Do not listen to the words of the prophets who prophesy to you, filling you with vain hopes. They speak visions of their own minds, not from the mouth of the LORD. 17 They say continually to those who despise the word of the LORD, ‘It shall be well with you’; and to everyone who stubbornly follows his own heart, they say, “No disaster shall come upon you.”
These were nice, warm, encouraging prophecies that the people were eating up. However, they were false. They did not test the prophets and ended up disillusioned and in much trouble. I find this to be the case often with modern prophets who have messages of well-wishing and, “No disaster shall come upon you.” It is easy for our emotions to bait us into skipping any test due to the comfort the message brings. All of this to say I agree that prophecy is for encouragement, but the ability of a prophecy to encourage is not the test of its veracity.
Concerning your comments about those who say that if prophecy is continuing today then the canon is in jeopardy, you know that I agree with you; this is not a good argument. Certainly there were, both in Old Testament and New Testament times, prophecies that were given and received that never made the “canon cut.” The canon is not simply an agglomeration of everything God has ever said, but a definite and intentional record of salvation history. So, if the gift of prophecy is continuing today, there is no need for a argument that the canon is still open.
However, you do seem to make a distinction that I am not ready to follow you in. You say about prophecies that did not make the “canon cut”: “If such words, each and every one of them, were the very ‘Word of God’ and thus equal to Scripture in authority, what happened to them? Why were the NT authors so lacking in concern for whether or not other Christians heard them and obeyed them?” Here you are beginning to make a distinction between the level of authority of Scripture and the level of authority of modern or New Testament prophecies. You are making an argument that both are prophecy from God, but one (i.e. Scripture) is more authoritative. I don’t understand your argument, which is primarily based on 1 Thess 5:19-22. To test the prophets, as I see it, would not be to filter out the good from the bad in the sense that Paul believed legitimate prophets or prophecy can contain truth mixed with error, but to test to see if they are legitimate prophets by following the steps already laid out in Deut 18 and Deut 13. We test the prophets because we are protective of God’s name. Therefore, no prophet or prophecy gets a free pass until the prophet or prophecy is tested. It he or she fails the test, this is a serious matter, as they have misrepresented the word of the Lord. I don’t think it is a, “Good try. You will do better next time,” type of thing.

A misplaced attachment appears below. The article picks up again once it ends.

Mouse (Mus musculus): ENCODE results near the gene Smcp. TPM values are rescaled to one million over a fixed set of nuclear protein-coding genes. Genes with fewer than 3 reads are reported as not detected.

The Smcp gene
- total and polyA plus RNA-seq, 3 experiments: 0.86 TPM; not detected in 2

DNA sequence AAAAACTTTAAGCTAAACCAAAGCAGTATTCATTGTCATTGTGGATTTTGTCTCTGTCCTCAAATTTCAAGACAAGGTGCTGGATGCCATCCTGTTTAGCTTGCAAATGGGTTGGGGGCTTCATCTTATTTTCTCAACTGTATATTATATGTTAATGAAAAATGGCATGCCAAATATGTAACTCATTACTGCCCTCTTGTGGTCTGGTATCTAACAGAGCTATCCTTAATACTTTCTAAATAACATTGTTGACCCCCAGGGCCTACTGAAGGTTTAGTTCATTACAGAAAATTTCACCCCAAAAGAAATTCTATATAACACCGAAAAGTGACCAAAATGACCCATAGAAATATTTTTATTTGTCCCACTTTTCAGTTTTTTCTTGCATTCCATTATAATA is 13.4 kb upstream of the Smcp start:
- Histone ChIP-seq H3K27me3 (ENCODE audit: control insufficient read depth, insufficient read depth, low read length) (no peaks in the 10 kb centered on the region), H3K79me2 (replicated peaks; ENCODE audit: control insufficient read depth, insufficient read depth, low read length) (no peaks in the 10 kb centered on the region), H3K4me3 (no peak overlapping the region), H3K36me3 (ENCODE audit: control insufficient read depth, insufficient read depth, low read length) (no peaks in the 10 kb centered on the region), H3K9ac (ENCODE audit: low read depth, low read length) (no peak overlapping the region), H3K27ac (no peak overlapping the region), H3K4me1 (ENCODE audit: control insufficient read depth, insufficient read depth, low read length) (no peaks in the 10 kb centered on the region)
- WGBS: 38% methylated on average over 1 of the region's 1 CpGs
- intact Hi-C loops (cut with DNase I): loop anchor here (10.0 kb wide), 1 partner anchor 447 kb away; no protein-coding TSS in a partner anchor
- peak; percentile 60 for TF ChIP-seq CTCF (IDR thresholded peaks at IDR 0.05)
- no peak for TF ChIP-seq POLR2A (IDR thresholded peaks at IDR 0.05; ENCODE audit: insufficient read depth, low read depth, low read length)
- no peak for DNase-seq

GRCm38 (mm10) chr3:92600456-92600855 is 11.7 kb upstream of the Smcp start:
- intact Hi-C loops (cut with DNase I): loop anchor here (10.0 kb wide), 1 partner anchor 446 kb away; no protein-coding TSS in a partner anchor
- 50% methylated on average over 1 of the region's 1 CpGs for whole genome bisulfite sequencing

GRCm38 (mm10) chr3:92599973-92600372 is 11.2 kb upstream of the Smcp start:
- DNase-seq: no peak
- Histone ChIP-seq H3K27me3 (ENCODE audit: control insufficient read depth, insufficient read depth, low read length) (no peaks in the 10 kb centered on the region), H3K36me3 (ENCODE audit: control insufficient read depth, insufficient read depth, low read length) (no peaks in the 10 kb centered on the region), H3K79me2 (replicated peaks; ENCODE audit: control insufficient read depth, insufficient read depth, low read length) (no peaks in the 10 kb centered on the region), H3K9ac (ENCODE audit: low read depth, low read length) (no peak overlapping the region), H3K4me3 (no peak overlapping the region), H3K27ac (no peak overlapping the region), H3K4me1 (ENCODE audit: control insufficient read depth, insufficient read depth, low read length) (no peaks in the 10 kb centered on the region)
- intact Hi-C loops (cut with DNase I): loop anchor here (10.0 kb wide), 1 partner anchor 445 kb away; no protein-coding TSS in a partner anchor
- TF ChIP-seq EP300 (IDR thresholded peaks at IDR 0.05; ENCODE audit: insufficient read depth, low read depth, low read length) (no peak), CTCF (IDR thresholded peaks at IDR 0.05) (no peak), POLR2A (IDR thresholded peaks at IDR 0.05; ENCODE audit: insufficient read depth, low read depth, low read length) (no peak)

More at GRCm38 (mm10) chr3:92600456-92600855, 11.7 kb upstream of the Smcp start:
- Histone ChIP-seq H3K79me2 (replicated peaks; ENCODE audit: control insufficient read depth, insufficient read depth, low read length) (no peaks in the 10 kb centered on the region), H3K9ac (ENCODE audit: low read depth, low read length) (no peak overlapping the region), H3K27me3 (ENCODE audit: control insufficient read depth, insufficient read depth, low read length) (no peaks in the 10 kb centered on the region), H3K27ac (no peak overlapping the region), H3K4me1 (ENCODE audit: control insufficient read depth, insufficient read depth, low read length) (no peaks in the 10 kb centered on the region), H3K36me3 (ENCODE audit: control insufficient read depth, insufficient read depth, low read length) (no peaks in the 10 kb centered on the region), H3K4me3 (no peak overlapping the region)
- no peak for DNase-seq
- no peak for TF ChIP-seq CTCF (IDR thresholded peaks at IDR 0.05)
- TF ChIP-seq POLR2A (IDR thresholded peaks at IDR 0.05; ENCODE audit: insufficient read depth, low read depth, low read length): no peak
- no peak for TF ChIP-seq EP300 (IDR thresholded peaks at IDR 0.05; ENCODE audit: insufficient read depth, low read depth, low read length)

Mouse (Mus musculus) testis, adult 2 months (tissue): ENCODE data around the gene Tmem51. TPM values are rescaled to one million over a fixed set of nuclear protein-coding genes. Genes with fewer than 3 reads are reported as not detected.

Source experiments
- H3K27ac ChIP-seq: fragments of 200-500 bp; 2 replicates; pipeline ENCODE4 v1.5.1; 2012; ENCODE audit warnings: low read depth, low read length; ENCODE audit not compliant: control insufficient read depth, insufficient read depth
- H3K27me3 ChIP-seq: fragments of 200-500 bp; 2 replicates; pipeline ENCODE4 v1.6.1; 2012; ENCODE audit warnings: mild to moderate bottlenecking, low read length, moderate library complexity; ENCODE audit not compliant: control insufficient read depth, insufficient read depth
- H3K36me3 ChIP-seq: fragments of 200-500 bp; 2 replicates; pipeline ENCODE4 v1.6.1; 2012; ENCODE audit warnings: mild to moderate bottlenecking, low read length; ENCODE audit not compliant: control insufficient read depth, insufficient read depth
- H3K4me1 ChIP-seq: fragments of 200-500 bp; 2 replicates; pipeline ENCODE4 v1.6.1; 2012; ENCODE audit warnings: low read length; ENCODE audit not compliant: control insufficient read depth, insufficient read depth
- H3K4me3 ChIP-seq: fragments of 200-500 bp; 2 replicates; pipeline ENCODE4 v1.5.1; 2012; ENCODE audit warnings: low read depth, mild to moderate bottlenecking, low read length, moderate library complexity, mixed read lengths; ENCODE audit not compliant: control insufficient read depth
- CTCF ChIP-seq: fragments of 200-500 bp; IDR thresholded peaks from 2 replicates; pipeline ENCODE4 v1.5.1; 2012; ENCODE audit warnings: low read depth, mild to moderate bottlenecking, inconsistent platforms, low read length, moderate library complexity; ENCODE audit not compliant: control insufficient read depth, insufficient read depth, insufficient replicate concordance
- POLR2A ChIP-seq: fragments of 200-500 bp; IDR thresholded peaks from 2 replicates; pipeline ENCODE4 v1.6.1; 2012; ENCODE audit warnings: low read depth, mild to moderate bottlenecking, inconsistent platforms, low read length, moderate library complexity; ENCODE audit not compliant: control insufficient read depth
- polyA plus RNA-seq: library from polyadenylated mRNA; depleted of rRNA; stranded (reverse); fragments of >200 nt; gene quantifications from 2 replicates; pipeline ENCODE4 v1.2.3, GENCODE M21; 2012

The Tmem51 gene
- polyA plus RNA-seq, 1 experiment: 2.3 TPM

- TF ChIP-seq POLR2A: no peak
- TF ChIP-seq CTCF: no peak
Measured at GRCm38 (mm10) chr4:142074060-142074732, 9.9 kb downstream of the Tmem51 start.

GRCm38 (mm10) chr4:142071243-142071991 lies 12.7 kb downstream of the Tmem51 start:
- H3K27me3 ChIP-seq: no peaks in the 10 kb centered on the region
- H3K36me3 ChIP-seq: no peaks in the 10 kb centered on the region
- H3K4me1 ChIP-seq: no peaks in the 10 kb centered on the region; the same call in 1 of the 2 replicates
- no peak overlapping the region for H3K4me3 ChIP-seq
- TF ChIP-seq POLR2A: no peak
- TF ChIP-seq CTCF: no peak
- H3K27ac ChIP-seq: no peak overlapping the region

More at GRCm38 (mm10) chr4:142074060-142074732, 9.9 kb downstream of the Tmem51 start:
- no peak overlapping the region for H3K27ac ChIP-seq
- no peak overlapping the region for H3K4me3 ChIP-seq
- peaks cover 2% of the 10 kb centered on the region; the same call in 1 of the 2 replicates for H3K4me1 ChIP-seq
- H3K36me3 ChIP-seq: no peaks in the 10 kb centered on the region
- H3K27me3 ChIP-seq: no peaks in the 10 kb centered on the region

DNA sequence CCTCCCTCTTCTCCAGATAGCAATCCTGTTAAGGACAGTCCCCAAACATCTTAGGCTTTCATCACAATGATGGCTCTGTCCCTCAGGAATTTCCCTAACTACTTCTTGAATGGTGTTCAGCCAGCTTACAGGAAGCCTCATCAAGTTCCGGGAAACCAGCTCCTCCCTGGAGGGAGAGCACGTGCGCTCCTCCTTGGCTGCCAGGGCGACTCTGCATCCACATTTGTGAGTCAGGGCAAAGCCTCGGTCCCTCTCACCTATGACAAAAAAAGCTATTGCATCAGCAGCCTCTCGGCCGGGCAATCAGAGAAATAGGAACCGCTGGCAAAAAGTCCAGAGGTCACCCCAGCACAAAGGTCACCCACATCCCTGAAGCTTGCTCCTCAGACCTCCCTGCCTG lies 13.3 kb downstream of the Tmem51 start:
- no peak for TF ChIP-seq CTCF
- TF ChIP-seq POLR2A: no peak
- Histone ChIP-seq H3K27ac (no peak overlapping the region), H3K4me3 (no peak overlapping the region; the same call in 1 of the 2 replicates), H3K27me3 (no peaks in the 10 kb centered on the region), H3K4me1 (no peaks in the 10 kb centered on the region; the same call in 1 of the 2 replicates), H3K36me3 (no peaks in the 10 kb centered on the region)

Implied with all of this (and part of the case you are building) is this idea that New Testament prophecy (and, hence, modern prophecy) is of a lower, less-important status than it was in the Old Testament. Simply put, how can God’s word be less important than God’s word? How can true prophecy be less important than true prophecy? That would be like saying the Gospel of John is more authoritative than the Gospel of Matthew. I would agree if you merely argued that some of God’s revelation through prophecy is less relevant than other revelation, but this is not your argument.